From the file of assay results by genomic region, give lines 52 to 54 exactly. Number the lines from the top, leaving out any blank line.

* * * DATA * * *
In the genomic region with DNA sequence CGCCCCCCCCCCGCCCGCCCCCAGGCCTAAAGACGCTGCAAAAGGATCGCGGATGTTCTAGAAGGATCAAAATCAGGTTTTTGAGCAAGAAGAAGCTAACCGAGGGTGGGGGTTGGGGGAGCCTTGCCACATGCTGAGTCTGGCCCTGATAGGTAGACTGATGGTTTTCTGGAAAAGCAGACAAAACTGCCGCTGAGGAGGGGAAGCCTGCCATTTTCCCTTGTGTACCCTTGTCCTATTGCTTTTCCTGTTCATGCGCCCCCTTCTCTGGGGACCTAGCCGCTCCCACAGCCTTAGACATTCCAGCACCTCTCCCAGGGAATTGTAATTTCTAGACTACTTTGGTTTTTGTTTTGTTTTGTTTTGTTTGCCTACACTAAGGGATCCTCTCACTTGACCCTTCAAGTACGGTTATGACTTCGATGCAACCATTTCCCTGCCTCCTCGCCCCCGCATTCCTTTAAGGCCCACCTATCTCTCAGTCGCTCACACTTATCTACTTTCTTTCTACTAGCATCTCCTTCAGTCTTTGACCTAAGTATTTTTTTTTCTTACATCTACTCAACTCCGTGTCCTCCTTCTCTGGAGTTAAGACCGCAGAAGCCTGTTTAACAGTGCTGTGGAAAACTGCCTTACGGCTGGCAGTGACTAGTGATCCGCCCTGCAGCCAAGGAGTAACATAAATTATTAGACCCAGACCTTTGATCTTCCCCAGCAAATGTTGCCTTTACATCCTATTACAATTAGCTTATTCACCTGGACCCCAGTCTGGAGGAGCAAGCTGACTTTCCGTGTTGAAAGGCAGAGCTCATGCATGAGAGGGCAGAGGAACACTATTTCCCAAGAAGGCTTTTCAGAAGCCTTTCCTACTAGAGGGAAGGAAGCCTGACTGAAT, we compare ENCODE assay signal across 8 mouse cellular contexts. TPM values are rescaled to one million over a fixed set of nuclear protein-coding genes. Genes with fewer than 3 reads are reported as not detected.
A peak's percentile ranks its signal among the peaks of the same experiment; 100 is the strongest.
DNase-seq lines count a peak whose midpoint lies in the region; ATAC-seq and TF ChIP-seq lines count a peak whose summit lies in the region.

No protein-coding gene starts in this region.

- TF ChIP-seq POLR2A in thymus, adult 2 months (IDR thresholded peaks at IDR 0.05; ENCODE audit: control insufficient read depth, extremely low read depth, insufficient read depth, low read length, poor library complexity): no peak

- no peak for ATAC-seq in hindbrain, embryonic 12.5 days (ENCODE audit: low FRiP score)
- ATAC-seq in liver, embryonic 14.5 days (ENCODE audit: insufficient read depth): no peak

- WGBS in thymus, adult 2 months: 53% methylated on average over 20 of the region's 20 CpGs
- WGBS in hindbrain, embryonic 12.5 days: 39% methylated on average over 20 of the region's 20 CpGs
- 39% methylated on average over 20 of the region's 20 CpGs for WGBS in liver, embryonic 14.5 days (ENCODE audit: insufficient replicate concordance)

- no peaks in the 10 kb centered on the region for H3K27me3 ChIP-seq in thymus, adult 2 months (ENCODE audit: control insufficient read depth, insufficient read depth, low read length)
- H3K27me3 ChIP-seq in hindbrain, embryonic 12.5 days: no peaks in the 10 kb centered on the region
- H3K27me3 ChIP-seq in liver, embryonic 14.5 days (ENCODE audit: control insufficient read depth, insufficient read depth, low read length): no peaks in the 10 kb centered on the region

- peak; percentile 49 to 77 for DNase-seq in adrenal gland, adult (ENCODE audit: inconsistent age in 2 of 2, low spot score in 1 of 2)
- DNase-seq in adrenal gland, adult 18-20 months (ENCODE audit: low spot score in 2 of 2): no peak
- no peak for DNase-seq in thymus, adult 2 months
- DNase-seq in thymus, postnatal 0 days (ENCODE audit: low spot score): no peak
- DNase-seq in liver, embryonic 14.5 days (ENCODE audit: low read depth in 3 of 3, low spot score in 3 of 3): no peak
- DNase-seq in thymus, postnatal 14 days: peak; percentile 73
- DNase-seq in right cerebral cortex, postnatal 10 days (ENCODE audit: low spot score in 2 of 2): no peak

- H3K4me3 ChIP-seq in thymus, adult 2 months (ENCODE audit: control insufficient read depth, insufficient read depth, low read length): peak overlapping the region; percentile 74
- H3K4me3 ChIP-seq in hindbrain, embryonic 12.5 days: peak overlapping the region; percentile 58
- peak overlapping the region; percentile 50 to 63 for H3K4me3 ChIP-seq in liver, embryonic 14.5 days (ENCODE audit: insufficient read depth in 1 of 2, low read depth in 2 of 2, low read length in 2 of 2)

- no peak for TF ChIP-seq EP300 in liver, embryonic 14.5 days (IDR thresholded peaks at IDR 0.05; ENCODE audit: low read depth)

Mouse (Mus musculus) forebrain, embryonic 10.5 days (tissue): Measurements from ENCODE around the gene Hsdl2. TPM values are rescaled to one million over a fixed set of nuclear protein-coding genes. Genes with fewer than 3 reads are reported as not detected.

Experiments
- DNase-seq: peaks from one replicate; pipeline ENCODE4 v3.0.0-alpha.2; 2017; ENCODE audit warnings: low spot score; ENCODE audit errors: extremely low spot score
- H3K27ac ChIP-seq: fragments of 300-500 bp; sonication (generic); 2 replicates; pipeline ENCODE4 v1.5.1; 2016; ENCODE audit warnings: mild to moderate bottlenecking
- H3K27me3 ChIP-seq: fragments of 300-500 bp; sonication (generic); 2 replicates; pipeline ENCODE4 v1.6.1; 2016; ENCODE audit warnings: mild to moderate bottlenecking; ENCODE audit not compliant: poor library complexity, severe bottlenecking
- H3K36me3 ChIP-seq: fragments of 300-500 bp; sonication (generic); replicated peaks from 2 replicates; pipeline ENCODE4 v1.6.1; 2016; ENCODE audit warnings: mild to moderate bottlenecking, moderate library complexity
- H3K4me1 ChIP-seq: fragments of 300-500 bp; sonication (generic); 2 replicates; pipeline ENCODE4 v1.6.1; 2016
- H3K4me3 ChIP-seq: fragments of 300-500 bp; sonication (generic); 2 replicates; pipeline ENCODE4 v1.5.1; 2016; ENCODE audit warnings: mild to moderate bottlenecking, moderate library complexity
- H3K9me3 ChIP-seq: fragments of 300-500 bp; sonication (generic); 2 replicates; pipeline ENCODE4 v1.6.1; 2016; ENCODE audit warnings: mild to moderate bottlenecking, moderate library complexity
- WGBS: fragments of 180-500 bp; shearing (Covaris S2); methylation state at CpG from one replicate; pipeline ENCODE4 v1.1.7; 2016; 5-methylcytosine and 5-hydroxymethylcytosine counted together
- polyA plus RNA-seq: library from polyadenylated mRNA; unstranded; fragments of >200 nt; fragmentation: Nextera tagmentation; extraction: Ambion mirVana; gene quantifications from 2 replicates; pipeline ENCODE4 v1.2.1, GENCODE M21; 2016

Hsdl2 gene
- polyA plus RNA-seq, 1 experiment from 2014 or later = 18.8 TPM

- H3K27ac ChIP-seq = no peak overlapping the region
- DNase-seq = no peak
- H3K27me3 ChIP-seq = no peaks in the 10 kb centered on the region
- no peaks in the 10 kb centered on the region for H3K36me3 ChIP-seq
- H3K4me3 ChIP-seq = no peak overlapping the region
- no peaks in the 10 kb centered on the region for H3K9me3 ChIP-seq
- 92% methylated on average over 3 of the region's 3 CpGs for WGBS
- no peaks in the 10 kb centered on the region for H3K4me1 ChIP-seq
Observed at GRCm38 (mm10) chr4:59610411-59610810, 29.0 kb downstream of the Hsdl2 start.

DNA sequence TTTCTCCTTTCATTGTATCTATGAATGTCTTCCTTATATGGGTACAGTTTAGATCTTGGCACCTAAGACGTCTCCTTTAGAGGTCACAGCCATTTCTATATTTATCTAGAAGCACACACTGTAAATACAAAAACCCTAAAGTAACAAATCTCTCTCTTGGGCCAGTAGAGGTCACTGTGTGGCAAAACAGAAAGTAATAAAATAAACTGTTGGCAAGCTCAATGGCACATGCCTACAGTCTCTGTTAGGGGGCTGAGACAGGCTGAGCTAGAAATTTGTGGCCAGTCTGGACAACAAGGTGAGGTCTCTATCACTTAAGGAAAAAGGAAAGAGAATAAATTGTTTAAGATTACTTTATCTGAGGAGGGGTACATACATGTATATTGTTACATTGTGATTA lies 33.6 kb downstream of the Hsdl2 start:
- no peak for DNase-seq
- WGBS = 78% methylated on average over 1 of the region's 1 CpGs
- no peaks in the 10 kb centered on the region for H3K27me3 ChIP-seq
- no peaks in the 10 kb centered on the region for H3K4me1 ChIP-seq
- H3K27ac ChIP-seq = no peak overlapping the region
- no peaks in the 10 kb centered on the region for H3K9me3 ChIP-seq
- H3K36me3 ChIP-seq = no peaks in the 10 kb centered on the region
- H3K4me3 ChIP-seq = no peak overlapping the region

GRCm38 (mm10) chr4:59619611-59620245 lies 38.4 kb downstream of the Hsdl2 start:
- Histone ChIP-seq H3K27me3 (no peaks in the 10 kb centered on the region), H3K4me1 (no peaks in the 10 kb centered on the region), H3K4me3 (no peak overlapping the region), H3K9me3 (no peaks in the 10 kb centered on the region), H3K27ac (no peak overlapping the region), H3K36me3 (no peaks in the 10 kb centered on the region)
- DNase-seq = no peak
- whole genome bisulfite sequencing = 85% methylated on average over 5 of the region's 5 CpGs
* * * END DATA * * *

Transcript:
- H3K27ac ChIP-seq = no peak overlapping the region
- no peaks in the 10 kb centered on the region for H3K9me3 ChIP-seq
- H3K36me3 ChIP-seq = no peaks in the 10 kb centered on the region